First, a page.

Understanding and valuing nature as the foundation of life, and therefore also societies, is crucial. Putting a price tag on nature is not the only way to achieve that. While there is an immense diversity of concepts, views, practices and cultures, many indigenous peoples often share a very close connection to their land and nature. Harmonious coexistence with nature, rather than its relentless exploitation, forms a core element of many cultures. 

Globally, indigenous people own, occupy or use about a quarter of all land, yet they safeguard about 80% of all remaining biodiversity on the planet. Indigenous people therefore play a crucial role in the protection of nature and a lot can be learnt from their practices and ways of living with nature.

There are several international agreements aiming to protect indigenous people and their rights to the land, such as the International Labour Organization Indigenous and Tribal Peoples Convention of 1989 (only ratified by 23 States) or the 2007 UN Declaration on the Rights of Indigenous Peoples (not legally binding). Yet, sadly, indigenous people’s positive contribution to nature protection is often not valued. Instead, they are still evicted from their long-held traditional lands, subjected to physical violence or discriminated against.

At the root of such human rights abuses, we often find gross generalisations based on a ‘Western’ view that nature can only thrive without humans. Indigenous people are often accused of degrading the land they live on and expelled to make way for ‘pristine’ nature reserves, when in reality, they are often inspiring stewards of the natural environments they live in. This approach entirely disregards long-standing traditions and ways to coexist with nature and ignores the beneficial impact of many indigenous peoples’ land management. 

The sustainable use of the land for subsistence by indigenous peoples does not have to be an antidote to conserving biodiversity. The protection of indigenous rights and of biodiversity are both essential and non-negotiable. They are intrinsically intertwined, and this must be recognised in the management of protected areas, including through participatory and bottom-up processes and safeguards to protect indigenous communities. This would enable indigenous communities to continue traditional practices that often bring an incredible contribution to global biodiversity, rather than locking them out of protected areas and denying basic human rights. Protocols and safeguards are increasingly in place but it is crucial to ensure their implementation on the ground.

The need for the protection of indigenous rights and of biodiversity is made even more urgent by the Covid-19 pandemic. Governments seeking to revive economies through mining, agriculture or logging on and around indigenous lands have only made the situation worse for some indigenous peoples. Such projects do not only constitute grave human rights abuses but also contradict all scientific evidence pointing towards the clear need of a green recovery as well as the link between depleted ecosystems and new diseases.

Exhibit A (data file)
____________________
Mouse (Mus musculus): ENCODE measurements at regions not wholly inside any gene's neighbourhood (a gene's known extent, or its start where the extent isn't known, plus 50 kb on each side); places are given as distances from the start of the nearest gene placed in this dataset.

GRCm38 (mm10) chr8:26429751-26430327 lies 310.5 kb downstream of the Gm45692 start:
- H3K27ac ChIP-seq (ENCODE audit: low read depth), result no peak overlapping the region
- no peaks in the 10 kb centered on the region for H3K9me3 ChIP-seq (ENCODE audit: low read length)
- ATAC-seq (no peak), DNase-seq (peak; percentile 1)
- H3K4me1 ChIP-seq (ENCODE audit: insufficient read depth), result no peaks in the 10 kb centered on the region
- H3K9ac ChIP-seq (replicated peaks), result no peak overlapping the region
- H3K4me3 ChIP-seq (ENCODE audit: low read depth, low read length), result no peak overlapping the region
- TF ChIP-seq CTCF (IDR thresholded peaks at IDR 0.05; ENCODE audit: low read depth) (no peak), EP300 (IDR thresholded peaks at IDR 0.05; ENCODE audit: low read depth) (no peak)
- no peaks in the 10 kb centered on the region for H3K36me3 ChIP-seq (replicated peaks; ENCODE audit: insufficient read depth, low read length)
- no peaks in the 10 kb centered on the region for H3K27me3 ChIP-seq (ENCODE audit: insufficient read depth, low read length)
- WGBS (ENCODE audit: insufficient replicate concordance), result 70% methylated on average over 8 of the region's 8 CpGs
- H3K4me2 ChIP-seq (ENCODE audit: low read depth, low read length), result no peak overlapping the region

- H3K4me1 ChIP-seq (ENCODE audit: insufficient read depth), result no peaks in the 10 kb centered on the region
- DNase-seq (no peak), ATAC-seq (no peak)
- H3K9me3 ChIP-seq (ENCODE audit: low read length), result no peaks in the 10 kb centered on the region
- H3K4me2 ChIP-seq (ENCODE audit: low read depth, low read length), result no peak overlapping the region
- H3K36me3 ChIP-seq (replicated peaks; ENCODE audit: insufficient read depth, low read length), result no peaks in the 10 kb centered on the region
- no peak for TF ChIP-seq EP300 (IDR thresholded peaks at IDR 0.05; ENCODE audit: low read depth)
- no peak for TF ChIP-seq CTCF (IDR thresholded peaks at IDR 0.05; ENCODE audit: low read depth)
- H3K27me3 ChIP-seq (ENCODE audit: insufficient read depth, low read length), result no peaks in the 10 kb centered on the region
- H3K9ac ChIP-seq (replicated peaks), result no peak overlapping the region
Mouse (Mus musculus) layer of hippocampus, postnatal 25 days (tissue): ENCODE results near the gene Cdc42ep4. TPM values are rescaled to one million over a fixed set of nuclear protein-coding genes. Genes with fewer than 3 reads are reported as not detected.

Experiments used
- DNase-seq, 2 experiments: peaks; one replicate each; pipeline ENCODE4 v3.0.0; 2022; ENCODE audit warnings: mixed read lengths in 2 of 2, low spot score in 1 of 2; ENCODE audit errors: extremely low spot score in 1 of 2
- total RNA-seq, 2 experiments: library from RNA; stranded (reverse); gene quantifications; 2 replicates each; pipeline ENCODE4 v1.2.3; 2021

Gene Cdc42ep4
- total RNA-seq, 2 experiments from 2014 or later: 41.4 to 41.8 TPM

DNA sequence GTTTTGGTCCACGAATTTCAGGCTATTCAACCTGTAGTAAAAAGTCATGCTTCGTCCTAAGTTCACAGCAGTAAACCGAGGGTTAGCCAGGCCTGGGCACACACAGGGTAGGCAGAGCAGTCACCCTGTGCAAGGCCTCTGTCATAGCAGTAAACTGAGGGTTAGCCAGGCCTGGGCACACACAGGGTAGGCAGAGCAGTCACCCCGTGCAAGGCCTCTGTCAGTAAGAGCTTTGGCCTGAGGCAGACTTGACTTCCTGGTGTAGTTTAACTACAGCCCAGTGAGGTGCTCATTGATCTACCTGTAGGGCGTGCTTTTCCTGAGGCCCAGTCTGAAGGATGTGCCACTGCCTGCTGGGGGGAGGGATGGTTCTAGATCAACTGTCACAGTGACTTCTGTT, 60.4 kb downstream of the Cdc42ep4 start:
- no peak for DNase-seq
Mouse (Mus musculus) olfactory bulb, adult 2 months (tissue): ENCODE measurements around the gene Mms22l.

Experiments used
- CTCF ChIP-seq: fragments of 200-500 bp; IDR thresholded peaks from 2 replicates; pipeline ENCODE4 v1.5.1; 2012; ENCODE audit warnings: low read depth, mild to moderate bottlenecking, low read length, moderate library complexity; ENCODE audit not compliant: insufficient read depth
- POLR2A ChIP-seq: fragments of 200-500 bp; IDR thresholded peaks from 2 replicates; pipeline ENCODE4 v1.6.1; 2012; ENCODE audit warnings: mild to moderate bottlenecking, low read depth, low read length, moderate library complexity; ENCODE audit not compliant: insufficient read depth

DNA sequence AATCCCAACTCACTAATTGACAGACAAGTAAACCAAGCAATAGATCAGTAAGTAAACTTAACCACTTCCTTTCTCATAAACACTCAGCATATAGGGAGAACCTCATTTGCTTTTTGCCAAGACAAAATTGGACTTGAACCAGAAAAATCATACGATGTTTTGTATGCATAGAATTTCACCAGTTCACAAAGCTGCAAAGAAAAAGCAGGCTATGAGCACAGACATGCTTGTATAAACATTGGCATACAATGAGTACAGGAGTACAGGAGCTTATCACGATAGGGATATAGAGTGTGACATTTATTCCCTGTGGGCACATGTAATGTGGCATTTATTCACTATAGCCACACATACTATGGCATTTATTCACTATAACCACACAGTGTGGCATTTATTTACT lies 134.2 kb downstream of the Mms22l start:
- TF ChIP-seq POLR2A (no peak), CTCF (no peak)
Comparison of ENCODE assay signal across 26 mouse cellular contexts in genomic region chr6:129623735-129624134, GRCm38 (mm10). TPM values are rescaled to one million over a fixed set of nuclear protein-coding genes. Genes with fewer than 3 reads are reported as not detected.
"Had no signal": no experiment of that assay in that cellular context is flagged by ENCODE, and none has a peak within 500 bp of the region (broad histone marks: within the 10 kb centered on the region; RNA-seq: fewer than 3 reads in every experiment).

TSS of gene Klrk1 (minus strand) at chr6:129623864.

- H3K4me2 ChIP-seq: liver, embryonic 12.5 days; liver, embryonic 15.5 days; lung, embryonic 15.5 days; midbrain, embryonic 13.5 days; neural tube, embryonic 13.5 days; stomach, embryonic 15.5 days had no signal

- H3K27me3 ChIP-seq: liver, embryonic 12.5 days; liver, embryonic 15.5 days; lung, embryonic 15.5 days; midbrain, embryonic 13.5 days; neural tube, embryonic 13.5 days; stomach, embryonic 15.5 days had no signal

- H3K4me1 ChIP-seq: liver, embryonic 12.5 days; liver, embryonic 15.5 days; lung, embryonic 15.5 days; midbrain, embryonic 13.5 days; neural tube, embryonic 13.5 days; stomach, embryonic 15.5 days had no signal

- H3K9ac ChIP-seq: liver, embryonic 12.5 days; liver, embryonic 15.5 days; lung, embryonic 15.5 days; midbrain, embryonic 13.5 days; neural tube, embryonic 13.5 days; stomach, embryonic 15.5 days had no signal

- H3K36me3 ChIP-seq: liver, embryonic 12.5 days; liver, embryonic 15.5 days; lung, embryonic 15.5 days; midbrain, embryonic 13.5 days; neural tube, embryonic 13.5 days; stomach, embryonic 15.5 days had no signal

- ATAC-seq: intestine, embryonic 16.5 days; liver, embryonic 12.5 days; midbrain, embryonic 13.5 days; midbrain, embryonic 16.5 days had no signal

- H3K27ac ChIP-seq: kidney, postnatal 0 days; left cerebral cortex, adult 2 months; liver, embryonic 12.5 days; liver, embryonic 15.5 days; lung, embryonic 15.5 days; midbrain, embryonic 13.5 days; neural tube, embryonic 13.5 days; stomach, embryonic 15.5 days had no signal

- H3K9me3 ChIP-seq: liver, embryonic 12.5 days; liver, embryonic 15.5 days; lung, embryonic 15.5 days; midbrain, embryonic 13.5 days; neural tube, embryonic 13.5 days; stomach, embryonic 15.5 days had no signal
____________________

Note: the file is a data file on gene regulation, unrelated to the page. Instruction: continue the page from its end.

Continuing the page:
Nature protection efforts often end up excluding human presence altogether. (Photo by Anastasia R. on Unsplash).

Safeguarding nature and indigenuos people’s rights in the EU 

Protected areas, when implemented properly, can help to provide safeguards for indigenous communities and nature.The European Commission, government officials and stakeholders are currently discussing the criteria and guidelines for the designation of new protected areas to meet the target of protecting 30% of the EU’s land and sea area with 10% under strict protection.

This is a concrete opportunity to make a difference across the EU and it is crucial that there is a strong emphasis on the proper management of existing and new protected areas as well as adequate investment in protected areas. This must also include regular and standardised monitoring of all criteria to ensure the protected areas are managed effectively. 

Throughout the process, all stakeholders must be engaged, including indigenous people. In strictly protected areas, the focus should be on non-intervention with strict exceptions for activities necessary to achieve the conservation objectives, small-scale subsistence resource use for indigenous people and non-intrusive activities such as hiking, provided they also do not interfere with the conservation objectives. 

When done properly, with due regard to human rights and with proper management, protected areas are key in halting biodiversity loss. However, protected areas cannot be a carte blanche to further destroy and degrade nature outside their limits. They are also not a license to continue ignoring the EU’s ecological footprint, domestically and abroad, caused by unsustainable production and consumption patterns.

Here we come back to the need to fundamentally rethink our relationship with the natural world around us. Not just in protected areas but everywhere. Policy and practice in the EU must thus be guided by the fundamental understanding that we must protect nature for society to thrive.